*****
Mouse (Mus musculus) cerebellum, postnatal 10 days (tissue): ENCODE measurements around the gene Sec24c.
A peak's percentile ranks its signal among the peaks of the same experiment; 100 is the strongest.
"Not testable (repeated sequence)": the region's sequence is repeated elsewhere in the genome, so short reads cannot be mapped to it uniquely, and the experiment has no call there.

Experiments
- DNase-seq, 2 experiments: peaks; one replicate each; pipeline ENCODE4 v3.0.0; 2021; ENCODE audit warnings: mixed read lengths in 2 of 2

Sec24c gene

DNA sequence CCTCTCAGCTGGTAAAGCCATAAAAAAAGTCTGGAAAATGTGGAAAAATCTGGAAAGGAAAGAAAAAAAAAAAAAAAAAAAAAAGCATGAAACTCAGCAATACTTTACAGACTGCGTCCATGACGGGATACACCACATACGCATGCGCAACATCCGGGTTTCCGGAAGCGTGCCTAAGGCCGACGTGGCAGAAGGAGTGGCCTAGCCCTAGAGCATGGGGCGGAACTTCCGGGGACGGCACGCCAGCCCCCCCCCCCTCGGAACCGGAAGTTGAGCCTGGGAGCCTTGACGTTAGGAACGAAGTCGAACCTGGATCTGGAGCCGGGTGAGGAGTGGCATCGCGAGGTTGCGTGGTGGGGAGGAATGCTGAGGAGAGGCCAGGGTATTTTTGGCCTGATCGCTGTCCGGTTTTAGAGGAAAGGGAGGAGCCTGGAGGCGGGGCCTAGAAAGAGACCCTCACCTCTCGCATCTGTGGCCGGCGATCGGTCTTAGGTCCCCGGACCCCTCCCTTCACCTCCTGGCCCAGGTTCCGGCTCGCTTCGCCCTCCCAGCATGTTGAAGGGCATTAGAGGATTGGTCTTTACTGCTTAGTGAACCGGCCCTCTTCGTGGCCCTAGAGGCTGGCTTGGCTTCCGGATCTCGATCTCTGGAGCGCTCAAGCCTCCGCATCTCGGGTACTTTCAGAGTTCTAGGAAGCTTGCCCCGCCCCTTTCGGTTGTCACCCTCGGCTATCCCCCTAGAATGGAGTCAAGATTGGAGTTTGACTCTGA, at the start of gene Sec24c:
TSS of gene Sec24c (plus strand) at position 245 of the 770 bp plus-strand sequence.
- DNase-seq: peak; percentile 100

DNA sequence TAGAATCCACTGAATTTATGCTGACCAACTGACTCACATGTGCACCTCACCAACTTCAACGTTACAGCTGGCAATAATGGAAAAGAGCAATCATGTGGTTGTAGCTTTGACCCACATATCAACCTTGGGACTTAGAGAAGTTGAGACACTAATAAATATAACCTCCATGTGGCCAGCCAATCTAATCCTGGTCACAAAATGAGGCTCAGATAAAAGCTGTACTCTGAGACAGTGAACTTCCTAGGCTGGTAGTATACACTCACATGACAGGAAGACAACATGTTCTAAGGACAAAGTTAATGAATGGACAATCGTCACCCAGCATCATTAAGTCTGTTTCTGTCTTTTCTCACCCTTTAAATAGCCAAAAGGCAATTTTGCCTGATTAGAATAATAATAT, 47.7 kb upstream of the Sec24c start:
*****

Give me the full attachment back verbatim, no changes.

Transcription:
Mouse (Mus musculus) cerebellum, postnatal 10 days (tissue): ENCODE measurements around the gene Sec24c.
A peak's percentile ranks its signal among the peaks of the same experiment; 100 is the strongest.
"Not testable (repeated sequence)": the region's sequence is repeated elsewhere in the genome, so short reads cannot be mapped to it uniquely, and the experiment has no call there.

Experiments
- DNase-seq, 2 experiments: peaks; one replicate each; pipeline ENCODE4 v3.0.0; 2021; ENCODE audit warnings: mixed read lengths in 2 of 2

Sec24c gene

DNA sequence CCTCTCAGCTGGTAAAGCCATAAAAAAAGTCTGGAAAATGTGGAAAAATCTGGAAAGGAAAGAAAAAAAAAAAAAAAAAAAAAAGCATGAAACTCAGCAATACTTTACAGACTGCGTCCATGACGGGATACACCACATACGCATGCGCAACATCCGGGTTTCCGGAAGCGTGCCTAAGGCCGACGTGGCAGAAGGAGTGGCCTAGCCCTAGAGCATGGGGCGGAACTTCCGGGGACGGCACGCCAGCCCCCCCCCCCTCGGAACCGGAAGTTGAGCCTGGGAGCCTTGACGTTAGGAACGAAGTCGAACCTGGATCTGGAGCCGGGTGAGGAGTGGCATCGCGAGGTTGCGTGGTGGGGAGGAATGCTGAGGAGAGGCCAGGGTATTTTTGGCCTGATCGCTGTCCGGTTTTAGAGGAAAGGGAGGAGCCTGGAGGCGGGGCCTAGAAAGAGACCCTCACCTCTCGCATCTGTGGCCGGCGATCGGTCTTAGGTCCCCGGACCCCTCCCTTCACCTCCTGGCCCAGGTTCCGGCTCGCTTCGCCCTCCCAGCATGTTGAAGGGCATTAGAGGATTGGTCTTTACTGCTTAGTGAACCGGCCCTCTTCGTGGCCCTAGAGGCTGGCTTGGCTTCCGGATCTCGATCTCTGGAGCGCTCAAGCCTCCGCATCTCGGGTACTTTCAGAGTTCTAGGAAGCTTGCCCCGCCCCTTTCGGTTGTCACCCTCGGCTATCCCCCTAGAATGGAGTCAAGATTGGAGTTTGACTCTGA, at the start of gene Sec24c:
TSS of gene Sec24c (plus strand) at position 245 of the 770 bp plus-strand sequence.
- DNase-seq: peak; percentile 100

DNA sequence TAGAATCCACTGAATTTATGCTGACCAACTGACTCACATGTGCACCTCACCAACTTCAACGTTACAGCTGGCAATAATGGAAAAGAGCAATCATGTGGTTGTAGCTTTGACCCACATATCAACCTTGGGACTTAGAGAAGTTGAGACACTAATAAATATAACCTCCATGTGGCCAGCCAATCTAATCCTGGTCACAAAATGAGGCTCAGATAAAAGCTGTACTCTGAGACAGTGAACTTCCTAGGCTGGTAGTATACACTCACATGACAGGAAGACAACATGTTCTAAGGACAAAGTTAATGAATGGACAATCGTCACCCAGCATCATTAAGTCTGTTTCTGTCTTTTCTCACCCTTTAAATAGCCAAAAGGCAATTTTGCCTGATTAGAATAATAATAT, 47.7 kb upstream of the Sec24c start: